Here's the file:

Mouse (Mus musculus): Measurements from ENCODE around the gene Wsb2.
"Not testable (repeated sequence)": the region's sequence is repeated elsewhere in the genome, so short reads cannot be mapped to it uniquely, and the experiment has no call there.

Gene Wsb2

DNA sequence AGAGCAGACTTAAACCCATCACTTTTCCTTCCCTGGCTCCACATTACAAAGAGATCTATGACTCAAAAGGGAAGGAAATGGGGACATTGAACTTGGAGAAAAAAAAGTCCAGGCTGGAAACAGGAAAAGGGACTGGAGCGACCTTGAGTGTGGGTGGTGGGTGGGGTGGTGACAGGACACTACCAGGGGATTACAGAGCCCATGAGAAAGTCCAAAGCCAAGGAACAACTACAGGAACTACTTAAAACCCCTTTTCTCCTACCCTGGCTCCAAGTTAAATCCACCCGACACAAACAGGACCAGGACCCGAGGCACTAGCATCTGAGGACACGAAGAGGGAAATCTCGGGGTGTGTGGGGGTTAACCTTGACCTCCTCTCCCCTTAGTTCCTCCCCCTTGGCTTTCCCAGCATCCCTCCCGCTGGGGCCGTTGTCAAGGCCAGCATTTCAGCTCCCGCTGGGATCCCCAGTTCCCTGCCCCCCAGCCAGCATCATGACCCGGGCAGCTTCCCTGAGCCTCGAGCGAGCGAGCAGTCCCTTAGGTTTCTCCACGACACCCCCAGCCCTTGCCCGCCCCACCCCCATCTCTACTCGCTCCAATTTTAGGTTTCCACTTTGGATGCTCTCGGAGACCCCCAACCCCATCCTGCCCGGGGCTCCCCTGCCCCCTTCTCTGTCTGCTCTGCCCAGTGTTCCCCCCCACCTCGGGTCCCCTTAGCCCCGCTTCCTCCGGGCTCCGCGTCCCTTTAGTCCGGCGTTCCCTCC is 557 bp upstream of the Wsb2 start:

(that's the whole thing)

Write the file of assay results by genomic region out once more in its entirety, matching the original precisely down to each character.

Mouse (Mus musculus): Measurements from ENCODE around the gene Wsb2.
"Not testable (repeated sequence)": the region's sequence is repeated elsewhere in the genome, so short reads cannot be mapped to it uniquely, and the experiment has no call there.

Gene Wsb2

DNA sequence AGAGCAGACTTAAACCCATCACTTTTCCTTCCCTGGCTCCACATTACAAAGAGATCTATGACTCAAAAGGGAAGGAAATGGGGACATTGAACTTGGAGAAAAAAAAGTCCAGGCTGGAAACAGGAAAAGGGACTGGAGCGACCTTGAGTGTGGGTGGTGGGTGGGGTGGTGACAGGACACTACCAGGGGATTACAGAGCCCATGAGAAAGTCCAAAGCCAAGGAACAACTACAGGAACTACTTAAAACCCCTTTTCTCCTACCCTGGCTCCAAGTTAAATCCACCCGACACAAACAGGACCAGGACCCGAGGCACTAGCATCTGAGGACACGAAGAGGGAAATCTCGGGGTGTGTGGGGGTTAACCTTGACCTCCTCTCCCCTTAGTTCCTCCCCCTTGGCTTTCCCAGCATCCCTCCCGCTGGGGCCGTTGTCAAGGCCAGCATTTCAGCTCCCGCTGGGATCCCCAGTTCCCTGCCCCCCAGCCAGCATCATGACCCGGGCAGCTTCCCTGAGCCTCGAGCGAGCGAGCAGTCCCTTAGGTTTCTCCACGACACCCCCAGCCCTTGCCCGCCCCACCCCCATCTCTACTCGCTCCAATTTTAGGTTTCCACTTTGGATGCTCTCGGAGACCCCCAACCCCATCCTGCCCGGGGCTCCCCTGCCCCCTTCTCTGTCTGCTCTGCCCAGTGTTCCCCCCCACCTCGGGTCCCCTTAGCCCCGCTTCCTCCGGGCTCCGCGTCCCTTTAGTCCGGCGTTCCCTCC is 557 bp upstream of the Wsb2 start: